Cell Outs


Traverse Theatre, Edinburgh

As true stories go, the plot of Cell Outs is a remarkable one. Written and performed by Harriet Troup and Ella Church and directed by Grace Church, it’s the tale of two naïve drama school graduates who enlist on a new scheme that promises to allow them to bring their social justice dreams to light in the prison system. Sounds exciting, right? They eagerly sign up and, after just six weeks of basic training, they find themselves enrolled as… prison warders, working in two adjoining gaols. Troup is based in a male prison (delicately titled HM Prick for the purposes of this drama) while Church works at the women’s prison (HM Pussy).

They quickly learn that opportunities to use their drama skills are nonexistent. Instead, they must negotiate the endless litany of drug dealing, scrapping, tongue lashings and suicides that are part and parcel of everyday prison life. At first, they’re appalled by what they witness but, as the days roll inexorably by, they become increasingly hardened to the horrors, inured to the misery around them and in serious danger of becoming everything they dislike about the system.

Troup and Church are engaging performers and they attack their roles with gusto. We are presented with a series of sketches chronicling their descent into the abyss, interspersed with voice recordings from inmates and fellow workers. They also perform occasional musical interludes, which – it must be said – vary in quality. A clever parody of ‘Doe, a Deer,’ utilising prison vernacular is a particular highlight, but some of the rap-inflected offerings feel more generic.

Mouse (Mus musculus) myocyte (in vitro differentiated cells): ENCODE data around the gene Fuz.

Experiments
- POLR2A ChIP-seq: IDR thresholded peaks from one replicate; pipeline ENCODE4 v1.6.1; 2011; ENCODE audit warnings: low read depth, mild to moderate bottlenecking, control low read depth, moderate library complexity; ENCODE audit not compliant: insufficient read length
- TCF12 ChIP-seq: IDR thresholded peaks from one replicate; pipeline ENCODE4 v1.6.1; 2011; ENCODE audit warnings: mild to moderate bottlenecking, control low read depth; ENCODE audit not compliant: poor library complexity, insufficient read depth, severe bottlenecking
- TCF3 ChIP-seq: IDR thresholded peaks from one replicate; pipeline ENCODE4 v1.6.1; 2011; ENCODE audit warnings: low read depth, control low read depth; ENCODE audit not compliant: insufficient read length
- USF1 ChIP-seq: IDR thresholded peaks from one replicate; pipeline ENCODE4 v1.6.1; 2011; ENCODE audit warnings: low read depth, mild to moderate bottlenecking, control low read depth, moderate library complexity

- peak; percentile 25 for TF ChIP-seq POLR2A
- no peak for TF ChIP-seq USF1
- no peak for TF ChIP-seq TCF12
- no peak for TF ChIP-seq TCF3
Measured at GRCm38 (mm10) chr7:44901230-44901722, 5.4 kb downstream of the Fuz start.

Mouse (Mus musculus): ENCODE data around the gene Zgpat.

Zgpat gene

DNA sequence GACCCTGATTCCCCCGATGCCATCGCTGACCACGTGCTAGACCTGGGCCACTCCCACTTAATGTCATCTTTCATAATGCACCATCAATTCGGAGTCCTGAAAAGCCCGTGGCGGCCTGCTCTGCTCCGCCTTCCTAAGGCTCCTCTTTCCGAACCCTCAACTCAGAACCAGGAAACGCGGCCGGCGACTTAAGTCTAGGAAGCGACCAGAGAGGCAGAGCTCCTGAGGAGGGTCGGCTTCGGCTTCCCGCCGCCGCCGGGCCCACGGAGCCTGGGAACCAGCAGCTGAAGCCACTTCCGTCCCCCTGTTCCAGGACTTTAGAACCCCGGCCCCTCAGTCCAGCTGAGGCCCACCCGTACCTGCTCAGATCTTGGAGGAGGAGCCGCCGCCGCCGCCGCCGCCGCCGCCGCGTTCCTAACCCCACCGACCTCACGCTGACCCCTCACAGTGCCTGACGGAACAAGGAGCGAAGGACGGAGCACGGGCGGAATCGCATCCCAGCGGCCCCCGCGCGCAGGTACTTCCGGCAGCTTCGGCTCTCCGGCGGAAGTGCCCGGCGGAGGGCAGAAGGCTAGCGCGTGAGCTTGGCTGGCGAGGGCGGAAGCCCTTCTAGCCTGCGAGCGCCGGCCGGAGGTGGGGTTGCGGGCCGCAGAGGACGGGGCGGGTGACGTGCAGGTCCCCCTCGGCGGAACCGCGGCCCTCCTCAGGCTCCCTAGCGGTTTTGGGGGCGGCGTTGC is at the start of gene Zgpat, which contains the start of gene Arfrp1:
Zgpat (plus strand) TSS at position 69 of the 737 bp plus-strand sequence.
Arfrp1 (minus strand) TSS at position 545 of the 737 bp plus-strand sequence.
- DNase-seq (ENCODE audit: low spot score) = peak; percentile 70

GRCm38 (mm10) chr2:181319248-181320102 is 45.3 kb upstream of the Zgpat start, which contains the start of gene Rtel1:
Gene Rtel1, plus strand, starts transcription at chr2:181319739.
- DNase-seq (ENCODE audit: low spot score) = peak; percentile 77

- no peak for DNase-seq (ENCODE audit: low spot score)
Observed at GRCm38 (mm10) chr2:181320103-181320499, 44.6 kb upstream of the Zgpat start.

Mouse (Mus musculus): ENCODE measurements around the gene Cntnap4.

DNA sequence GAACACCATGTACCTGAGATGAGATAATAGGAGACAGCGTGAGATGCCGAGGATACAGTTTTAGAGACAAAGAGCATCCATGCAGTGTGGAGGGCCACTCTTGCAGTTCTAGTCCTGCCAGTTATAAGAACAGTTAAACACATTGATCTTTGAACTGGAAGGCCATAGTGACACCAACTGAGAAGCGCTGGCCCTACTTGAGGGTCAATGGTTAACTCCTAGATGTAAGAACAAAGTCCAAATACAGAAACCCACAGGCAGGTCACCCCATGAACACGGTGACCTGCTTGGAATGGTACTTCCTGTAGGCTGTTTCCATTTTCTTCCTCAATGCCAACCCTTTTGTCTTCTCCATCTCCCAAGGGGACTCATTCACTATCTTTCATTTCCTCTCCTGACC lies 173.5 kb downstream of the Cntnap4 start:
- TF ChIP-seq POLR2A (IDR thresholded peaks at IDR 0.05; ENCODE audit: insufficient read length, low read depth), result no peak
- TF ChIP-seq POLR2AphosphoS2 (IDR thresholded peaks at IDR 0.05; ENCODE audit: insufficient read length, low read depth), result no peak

If there’s a major issue here, it’s the play’s story arc, which starts bleak and funny and, without really developing, soon becomes just plain bleak. Furthermore, many of the major dramatic occurrences later in the drama are told rather than shown; for the true tragedy to strike home, we need to see a climactic incident played out before our eyes, rather than just hear about it.

Cell Outs is a unique story with a powerful central message, but it’s a message that occasionally feels a little obfuscated in its delivery.

3.4 stars

Philip Caveney

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